Re: Vertical BIDI

From: Philippe Verdy (
Date: Wed May 19 2004 - 07:21:42 CDT

  • Next message: John Cowan: "Re: Vertical BIDI"

    From: "John Cowan" <>
    > The difficulty arises when Ogham is mixed with vertical Han or with
    > Mongolian, since once the basic directionality becomes vertical, the
    > tendency to read the Ogham BTT will become automatic. This is analogous
    > to the problem that fantasai has pointed out with Latin script written
    > in lr progression when Han gets mixed in: the normal reading direction
    > of lr-Latin is BTT, but any Han included will automatically be read TTB,
    > corrupting it.

    corrupting is probably a bad term here. Latin vertical text is _often_ written
    by rotating it 90 degrees counterclockwise (same rotation direction for angled
    presentation at 45 degrees, commonly found in the header row of tables with many
    narrow columns), so that it reads bottom to top. But the clockwise rotation is
    also possible (commonly found in the footer row of tables with many narrow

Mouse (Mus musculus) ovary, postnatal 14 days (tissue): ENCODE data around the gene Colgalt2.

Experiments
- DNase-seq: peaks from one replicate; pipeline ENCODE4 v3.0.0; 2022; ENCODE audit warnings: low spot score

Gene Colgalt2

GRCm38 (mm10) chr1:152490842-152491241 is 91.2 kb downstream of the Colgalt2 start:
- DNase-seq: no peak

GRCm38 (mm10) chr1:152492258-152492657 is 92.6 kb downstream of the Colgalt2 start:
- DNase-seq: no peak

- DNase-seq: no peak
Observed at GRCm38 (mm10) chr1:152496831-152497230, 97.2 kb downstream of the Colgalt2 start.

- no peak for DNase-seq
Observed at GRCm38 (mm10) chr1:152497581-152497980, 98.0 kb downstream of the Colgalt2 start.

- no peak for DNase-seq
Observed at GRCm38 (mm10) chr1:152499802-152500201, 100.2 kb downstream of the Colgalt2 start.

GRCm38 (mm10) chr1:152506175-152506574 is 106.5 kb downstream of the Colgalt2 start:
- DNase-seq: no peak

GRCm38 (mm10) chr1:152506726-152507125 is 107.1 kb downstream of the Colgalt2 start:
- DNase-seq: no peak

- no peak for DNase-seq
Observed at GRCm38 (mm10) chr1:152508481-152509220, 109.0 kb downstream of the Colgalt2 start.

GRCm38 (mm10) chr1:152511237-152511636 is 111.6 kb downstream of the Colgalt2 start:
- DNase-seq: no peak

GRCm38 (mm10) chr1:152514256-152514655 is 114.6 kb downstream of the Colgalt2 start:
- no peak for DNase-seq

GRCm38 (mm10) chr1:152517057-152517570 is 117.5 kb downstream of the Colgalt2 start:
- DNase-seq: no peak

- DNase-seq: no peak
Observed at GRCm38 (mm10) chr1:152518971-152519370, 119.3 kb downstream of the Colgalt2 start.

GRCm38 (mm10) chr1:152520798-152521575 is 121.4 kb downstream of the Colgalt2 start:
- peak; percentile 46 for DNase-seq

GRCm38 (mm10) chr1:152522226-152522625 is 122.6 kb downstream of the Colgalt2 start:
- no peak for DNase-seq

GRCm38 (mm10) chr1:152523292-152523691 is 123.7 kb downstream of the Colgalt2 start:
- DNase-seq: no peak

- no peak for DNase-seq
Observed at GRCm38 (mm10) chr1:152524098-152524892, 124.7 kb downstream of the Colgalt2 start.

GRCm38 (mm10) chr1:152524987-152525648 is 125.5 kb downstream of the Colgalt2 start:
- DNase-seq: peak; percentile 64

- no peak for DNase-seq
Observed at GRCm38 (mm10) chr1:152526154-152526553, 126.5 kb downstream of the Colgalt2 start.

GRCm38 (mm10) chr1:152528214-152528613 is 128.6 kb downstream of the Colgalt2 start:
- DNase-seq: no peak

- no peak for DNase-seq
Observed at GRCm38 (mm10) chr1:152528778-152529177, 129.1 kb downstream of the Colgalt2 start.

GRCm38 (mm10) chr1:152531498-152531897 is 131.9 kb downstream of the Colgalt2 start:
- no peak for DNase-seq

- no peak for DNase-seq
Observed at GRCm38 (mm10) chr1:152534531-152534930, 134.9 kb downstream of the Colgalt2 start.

For Latin, the rotation of the baseline is a matter of style. In Han or Kana
    texts, occurences of Latin can occur in either direction, but with different
    baseline orientation.

    Less often (?), the baseline of Latin glyphs is not rotated but glyphs are put
    one below the previous one like in crosswords (will happen mostly for
    uppercase-only style, as this style is horrible with lowercase letters). This
    presentation would be consistent with traditional vertical Han presentation
    (where glyphs are keeping their horizontal baseline, without being rotated); it
    may be ideal for small inclusions of Latin in Han texts, however it is inadapted
    for the cursive handwritten form, where the writer would probably turn his paper
    90 degrees counterclockwise for writing it.

    Latin is quite permissive for the rotation of its glyphs, because the baseline
    orientation is very easy to figure out without ambiguities for readers. This is
    not true for Ogham where you need to know the language to see in which direction
    the characters must be read and interpreted.

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